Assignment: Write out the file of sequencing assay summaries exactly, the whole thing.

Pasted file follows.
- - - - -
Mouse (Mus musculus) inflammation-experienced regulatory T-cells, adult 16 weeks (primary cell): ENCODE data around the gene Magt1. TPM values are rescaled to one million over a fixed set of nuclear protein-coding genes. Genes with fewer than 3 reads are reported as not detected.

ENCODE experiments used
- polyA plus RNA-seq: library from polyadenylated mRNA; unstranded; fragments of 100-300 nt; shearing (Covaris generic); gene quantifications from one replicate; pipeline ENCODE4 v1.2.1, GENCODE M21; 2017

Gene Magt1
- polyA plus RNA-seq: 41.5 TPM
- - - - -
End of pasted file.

Mouse (Mus musculus) inflammation-experienced regulatory T-cells, adult 16 weeks (primary cell): ENCODE data around the gene Magt1. TPM values are rescaled to one million over a fixed set of nuclear protein-coding genes. Genes with fewer than 3 reads are reported as not detected.

ENCODE experiments used
- polyA plus RNA-seq: library from polyadenylated mRNA; unstranded; fragments of 100-300 nt; shearing (Covaris generic); gene quantifications from one replicate; pipeline ENCODE4 v1.2.1, GENCODE M21; 2017

Gene Magt1
- polyA plus RNA-seq: 41.5 TPM